FLYING Magazine

Question: In August 1958, the President signed the Federal Aviation Act, which transferred the Civil Aeronautics Authority’s functions to a new and independent Federal Aviation Agency (now the Federal Aviation Administration). The FAA was charged with regulating air commerce to promote its development and safety and with promoting, encouraging, and developing civil aeronautics. How, when, and why did these congressionally-mandated functions change?

Answer: After the May 1996 crash of ValuJet Flight 592 in the Florida Everglades, the FAA was criticized for the possible part it played in the disaster, allowing for cost-cutting to impact safety. Some legal scholars observed that the functions of protecting passenger safety while promoting industry (including all other civil aviation) interests weren’t compatible. So Secretary of Transportation Frederico Pena called for Congress to reexamine the FAA’s “dual mandate.” Thus, in October 1996, Congress amended the Federal Aviation Act, removing the language “promoting” aviation and adding more provisions emphasizing safety.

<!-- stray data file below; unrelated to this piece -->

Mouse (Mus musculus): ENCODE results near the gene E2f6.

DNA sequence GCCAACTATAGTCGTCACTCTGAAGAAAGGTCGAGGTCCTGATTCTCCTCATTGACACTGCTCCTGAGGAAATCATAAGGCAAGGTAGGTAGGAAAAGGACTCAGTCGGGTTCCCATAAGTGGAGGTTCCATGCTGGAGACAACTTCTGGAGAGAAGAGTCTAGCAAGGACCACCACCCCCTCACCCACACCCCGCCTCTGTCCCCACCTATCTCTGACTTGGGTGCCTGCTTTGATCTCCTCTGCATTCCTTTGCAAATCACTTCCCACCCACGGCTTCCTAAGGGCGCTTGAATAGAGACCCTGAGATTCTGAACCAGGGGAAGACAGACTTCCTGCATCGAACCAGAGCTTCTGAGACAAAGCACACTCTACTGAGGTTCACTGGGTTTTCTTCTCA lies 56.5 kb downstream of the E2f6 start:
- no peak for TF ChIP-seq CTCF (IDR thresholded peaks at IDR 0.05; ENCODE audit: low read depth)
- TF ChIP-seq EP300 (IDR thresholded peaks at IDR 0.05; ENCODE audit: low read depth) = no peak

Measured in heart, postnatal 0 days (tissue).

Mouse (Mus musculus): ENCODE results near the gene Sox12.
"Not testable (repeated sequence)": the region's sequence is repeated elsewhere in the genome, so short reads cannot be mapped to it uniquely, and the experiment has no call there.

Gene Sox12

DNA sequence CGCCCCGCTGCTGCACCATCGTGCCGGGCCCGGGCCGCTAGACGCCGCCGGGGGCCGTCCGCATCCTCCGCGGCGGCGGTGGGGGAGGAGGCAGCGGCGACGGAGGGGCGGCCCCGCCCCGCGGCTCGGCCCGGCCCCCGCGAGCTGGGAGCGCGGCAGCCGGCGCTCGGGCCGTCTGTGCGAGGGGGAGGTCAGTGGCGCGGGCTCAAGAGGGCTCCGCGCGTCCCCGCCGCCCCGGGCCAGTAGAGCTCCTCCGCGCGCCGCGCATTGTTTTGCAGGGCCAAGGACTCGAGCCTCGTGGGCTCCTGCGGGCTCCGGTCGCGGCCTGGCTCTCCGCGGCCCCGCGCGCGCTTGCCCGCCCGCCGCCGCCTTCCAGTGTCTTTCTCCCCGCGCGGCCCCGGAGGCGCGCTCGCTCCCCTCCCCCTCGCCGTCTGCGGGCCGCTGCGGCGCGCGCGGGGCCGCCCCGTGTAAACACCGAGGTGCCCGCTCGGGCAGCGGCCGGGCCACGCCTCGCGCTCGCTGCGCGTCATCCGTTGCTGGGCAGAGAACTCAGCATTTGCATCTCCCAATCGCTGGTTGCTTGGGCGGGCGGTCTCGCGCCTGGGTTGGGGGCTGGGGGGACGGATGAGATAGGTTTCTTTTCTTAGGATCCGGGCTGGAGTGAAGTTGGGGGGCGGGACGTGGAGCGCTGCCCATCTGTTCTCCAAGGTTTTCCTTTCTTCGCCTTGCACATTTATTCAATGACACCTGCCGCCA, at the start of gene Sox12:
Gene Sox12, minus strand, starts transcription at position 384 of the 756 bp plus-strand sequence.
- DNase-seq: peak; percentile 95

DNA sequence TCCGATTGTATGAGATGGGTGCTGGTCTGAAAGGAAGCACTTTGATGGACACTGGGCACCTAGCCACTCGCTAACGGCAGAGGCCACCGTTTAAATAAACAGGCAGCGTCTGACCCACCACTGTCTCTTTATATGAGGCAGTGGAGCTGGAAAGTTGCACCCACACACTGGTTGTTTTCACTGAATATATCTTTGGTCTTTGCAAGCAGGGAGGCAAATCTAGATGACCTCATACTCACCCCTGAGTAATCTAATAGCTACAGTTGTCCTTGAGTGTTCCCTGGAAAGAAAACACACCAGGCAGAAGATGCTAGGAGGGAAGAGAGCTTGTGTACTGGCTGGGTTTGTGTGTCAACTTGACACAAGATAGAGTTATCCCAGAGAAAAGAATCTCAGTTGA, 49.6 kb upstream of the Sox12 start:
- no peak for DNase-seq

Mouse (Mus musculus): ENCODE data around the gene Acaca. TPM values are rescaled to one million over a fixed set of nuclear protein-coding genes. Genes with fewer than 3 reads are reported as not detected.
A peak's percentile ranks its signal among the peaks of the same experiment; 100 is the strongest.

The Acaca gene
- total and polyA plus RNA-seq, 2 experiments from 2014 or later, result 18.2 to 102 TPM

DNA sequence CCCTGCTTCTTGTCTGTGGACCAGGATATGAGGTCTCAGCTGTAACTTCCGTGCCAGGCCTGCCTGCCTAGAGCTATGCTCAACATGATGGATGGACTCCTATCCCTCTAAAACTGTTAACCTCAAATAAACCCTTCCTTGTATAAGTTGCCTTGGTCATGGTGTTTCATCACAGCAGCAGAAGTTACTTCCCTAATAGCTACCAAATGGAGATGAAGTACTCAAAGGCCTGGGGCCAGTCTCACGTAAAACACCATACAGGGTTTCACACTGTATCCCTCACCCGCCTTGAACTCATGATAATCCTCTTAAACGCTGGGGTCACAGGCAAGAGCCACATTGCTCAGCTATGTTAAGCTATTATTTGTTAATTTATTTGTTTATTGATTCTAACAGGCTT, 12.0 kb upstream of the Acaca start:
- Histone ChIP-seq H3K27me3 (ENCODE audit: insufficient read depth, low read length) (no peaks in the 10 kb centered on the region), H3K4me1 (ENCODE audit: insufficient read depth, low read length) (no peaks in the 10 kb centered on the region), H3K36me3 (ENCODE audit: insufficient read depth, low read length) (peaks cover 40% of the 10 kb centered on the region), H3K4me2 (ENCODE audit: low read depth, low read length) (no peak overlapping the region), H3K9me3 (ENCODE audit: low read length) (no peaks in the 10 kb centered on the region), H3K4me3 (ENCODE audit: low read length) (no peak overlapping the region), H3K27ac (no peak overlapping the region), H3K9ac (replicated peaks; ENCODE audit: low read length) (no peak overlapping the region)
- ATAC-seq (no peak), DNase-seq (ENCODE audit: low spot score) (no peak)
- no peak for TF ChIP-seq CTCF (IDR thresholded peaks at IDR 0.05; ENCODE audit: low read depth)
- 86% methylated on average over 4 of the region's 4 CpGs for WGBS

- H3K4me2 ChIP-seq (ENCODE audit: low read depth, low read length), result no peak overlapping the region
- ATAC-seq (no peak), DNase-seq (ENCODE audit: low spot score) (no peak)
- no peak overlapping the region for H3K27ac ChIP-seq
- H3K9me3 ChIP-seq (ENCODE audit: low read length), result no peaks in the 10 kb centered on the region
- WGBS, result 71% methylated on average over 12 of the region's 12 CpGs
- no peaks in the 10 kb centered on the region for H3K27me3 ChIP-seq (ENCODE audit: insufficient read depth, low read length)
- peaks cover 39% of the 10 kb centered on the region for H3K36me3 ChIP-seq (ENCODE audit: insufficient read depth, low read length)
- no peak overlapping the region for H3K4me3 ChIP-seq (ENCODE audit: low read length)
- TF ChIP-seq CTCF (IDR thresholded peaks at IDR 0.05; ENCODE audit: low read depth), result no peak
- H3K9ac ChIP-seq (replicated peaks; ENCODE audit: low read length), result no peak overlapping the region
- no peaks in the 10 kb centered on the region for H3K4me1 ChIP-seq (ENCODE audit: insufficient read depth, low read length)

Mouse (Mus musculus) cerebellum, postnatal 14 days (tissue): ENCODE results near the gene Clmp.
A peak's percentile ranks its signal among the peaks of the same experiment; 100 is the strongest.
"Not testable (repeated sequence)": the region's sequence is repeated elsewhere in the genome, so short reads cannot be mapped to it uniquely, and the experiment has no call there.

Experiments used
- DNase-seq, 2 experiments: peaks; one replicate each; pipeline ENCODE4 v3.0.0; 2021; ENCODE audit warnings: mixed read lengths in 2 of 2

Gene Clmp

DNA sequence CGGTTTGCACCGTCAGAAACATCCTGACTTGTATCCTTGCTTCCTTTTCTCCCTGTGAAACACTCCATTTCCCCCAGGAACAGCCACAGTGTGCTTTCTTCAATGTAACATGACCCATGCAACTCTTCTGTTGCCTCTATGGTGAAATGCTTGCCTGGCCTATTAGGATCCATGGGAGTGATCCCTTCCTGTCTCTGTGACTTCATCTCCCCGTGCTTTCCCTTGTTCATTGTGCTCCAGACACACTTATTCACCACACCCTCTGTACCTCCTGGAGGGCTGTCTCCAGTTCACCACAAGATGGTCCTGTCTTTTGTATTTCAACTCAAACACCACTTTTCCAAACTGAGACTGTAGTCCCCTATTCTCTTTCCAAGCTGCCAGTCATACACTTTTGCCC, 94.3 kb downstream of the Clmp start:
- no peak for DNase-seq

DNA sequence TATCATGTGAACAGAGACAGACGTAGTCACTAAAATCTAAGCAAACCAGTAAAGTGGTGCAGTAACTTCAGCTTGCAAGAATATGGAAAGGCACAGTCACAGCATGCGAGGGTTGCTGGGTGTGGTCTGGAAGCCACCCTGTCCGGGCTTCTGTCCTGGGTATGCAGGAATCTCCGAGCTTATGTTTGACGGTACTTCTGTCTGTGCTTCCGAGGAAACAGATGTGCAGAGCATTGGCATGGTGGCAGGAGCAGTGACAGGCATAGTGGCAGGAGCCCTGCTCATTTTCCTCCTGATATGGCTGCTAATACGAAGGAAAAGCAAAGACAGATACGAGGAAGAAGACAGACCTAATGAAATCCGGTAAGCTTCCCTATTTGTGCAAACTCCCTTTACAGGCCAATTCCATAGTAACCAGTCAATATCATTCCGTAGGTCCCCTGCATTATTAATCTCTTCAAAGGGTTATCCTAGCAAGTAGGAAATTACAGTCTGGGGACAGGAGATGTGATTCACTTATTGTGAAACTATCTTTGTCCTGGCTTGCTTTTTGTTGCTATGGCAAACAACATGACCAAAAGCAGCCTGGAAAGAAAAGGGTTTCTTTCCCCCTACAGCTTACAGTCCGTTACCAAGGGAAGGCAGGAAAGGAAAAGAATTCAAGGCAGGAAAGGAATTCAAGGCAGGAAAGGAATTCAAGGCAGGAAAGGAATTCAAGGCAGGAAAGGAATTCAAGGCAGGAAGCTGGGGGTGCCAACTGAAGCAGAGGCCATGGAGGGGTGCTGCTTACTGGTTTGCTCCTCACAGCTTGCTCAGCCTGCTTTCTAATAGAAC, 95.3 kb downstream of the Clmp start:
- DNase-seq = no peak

The post What Prompted Congress to Change the FAA’s Original “Dual Mandate”? appeared first on FLYING Magazine.

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